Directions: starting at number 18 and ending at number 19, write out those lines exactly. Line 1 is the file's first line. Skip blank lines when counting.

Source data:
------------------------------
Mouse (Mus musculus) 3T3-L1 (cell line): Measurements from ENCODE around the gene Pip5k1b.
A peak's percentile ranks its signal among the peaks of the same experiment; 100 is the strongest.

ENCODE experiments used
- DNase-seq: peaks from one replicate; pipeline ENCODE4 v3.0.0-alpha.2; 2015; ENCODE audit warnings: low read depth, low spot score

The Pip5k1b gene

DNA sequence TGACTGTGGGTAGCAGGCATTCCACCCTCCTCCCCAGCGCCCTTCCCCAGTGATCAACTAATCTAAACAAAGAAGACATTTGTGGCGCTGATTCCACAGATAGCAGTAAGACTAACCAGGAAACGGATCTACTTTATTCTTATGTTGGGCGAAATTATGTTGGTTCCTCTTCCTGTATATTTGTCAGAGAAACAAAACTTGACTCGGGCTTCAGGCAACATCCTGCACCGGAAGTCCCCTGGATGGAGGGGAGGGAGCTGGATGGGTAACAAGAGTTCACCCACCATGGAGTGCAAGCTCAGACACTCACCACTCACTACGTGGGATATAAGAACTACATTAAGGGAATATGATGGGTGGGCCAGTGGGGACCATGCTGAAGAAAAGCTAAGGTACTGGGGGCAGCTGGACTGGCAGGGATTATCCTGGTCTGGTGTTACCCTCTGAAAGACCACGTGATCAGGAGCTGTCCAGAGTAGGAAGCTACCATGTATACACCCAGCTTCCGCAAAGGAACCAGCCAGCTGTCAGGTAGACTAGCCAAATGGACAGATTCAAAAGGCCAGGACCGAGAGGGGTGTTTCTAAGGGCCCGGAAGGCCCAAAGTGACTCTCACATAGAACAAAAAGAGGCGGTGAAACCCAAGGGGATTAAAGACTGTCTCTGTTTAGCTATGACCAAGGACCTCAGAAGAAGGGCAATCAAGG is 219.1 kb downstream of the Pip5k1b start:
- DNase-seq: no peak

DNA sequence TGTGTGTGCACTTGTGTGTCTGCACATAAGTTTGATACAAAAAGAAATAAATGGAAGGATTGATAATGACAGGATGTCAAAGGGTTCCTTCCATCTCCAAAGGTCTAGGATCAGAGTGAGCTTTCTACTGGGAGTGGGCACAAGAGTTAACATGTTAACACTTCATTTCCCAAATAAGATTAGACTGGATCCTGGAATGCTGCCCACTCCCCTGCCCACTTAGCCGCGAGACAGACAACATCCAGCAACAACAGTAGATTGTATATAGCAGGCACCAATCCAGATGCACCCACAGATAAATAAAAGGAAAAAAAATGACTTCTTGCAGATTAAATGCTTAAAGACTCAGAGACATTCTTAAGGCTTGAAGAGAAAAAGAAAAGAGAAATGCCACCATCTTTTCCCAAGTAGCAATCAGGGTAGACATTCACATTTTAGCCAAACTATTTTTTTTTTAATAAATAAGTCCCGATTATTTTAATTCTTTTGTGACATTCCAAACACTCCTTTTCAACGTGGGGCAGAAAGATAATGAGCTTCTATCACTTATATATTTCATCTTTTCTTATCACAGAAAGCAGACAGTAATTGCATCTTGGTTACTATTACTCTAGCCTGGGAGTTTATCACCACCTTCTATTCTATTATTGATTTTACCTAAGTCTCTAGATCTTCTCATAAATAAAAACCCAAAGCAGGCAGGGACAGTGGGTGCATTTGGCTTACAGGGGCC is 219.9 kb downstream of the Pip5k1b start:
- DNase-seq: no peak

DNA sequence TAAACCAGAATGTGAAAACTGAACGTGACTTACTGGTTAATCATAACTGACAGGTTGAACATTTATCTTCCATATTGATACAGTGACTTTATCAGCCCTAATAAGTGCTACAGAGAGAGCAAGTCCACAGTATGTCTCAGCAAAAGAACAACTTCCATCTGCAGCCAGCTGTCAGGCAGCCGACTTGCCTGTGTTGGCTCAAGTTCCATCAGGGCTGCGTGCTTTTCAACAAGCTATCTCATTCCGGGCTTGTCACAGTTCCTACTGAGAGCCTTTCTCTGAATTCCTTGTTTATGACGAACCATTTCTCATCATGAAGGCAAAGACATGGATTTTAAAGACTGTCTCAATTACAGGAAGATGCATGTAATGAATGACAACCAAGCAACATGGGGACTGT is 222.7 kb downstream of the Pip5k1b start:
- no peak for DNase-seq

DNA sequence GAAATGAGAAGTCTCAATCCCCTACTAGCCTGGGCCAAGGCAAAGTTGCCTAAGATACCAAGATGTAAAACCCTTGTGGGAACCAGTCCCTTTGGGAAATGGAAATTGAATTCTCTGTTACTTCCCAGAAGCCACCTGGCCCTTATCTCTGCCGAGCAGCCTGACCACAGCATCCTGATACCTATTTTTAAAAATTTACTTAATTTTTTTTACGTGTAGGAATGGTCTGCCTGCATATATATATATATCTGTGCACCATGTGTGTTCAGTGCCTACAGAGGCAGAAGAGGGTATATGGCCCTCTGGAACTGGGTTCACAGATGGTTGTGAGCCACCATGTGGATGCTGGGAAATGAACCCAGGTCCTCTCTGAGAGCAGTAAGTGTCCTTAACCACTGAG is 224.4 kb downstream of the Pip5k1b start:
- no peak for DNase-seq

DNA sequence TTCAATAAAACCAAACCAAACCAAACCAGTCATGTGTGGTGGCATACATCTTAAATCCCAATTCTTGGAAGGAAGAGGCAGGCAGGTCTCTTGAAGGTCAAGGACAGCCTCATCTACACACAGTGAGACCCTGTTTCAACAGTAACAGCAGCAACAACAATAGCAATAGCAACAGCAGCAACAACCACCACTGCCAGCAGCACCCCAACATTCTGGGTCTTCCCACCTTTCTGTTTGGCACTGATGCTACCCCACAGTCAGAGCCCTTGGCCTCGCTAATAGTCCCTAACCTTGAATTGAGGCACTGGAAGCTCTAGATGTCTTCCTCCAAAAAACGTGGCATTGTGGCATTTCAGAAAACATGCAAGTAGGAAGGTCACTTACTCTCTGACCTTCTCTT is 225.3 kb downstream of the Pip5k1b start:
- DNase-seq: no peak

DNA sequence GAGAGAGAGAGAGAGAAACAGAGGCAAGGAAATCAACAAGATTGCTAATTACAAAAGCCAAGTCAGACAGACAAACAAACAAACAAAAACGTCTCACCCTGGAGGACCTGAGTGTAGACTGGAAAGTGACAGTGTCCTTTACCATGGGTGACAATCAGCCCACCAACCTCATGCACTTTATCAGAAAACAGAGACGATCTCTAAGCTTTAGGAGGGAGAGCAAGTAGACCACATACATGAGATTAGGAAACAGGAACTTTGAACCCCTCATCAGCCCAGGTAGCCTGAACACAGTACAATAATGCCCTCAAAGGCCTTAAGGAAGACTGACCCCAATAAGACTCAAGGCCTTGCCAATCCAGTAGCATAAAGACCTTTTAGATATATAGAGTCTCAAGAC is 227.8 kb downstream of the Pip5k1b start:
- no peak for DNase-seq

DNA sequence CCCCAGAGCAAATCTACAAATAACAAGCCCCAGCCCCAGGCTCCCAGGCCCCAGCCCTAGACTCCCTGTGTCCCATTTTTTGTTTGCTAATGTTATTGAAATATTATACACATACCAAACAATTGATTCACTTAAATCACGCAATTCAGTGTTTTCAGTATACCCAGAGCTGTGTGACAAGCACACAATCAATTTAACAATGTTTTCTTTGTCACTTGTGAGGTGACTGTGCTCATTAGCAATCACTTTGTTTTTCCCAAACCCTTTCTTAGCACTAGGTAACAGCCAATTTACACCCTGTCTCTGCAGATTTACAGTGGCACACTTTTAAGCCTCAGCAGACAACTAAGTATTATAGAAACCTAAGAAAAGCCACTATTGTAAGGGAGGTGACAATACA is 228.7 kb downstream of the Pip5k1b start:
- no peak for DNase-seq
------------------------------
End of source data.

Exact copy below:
DNA sequence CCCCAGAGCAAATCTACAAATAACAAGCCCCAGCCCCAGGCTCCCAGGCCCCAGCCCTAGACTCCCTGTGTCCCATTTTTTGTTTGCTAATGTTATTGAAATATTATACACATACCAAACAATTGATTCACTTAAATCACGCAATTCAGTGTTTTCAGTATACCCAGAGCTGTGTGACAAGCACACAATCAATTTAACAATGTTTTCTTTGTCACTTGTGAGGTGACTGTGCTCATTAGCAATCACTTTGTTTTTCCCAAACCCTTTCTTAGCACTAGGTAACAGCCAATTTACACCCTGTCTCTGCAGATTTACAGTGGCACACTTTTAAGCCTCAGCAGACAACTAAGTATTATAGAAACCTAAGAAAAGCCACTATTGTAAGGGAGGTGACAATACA is 228.7 kb downstream of the Pip5k1b start:
- no peak for DNase-seq